How to (Do) Priority Mapping

by | May 20, 2019 | Attention, Strategic Thinking

Priority Mapping: Noticing what’s important to you.

The modern world is filled to the brim with information, perhaps too much information for your brain to deal with.

So what can you do about this? Well, one thing you can do is prioritize.  The priority mapping process helps you identify your goals.

Brain Limitations and Priorities

Luckily for you, your brain is aware of its limitations. It knows that it can’t take in all the possible pieces of information that are on offer. So, to cope, it has put attentional systems in place that allow it to prioritize. Because while you may think of attention as a way to make sure you can focus and concentrate on the task at hand, attention is also a very effective way of prioritizing what is important.

This is especially apparent when you are paying attention to your surroundings. For example, take the case of presenting the same photo to two different people. It is an identical image, but the details that you notice in the image are likely to be quite different from the other person. You might focus on the colours or meaning, whilst the other person might focus on the text or emotional content of the image (as one example of the many different combinations of possibilities). In essence, what you notice depends on what is important to you at that moment in time – something that is defined by what your mental goals are.

Setting goals

Your goals are defined based on things like your personal experiences, what you are thinking about right now, what your current interests are, and what you are trying to achieve in work and life. This information is present inside your head, and it’s being used by your brain’s attentional system to guide where you look – where you pay attention – something it does by controlling your eye movements.

If you have a goal of buying a new car, you might be more drawn to a particular car that drives by, compared to someone who isn’t. If you are interested in fashion, you might pay special attention to what the people around you are wearing. In this sense, your brain is creating a priority map of your surroundings. This map includes everything that is relevant to you at that moment of time and blanks out or gives less mental energy towards, details which are less high up in your priority list.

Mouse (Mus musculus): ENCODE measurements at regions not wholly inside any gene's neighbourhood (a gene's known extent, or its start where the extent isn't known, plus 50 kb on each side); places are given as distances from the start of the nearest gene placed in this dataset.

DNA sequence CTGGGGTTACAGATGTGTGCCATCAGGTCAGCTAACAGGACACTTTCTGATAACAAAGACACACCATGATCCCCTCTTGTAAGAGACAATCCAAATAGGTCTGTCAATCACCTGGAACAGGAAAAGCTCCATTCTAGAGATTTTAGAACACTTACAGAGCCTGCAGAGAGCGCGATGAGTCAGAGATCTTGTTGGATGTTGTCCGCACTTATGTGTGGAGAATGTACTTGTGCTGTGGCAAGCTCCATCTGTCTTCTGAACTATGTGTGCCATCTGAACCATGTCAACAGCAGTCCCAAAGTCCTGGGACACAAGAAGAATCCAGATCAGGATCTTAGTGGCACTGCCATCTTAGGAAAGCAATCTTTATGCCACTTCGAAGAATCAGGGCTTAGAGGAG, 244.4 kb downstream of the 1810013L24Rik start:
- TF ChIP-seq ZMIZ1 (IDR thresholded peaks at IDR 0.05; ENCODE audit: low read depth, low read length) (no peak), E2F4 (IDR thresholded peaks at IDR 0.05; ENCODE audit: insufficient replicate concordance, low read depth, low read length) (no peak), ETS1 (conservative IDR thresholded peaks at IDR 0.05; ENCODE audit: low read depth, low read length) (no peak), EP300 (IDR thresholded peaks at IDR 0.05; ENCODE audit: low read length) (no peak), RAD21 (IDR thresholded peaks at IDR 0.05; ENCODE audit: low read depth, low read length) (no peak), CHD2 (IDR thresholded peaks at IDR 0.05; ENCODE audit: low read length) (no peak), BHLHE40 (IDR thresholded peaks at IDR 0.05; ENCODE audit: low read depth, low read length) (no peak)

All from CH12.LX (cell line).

Having the right priority list.

More importantly, what it means is that if you have the wrong priority list, you are more likely to pay attention to the wrong things in your environment. For example, if you are an employee who is stressed out, under pressure and just trying to be reactive to a challenging situation, then you will be prioritizing your attention to focus on potential problems that could make the situation even worse.

In contrast, if you are in a calmer, more proactive mood, then maybe you aren’t looking for problems, you are looking for solutions, and therefore your priority list, and what you notice in your environment might be completely different.

Making sure you have the right priority list; the right approach is key to making sure that you aren’t missing value and opportunity, which is in plain sight. It is also a reminder that there are many ways to look at the same situation if you give yourself the time and energy to do so.

Reward Seekers and Changing Priorities

But what else influences how you pay attention and prioritize your environment? Well, science also shows us that your inbuilt motivation to seek out rewards matters too. For example, people differ in their tendencies to seek out pleasant rewards or to avoid unpleasant consequences – something measured by what’s called the BIS-BAS scale. The balance of these two motivational tendencies is related to your ability to effectively identify value in your surroundings, and also to reject non-value (or costs!).

Your priorities also, of course, change over time and your brain has to cope with this too. It has to adjust and update these maps as the value items on your priority list change (maybe you’ve now decided to buy a bicycle rather than a car!). Being flexible and adaptable in your thinking is key to being able to efficiently update these maps. 

Beyond a to-do list.

So next time you are writing a priority list of activities and goals, think carefully about what you are putting on that list – whether down on paper on mentally in your head. It could be having a much bigger influence on your brain systems than you might realise – and far beyond simply making sure you don’t forget what you have to do next!

For more interesting topics on attention please visit The Learning Lab

If you would like to find out more about priority mapping or how to teach your organization on how to better focus their attention then please get in touch with us at Synaptic Potential.


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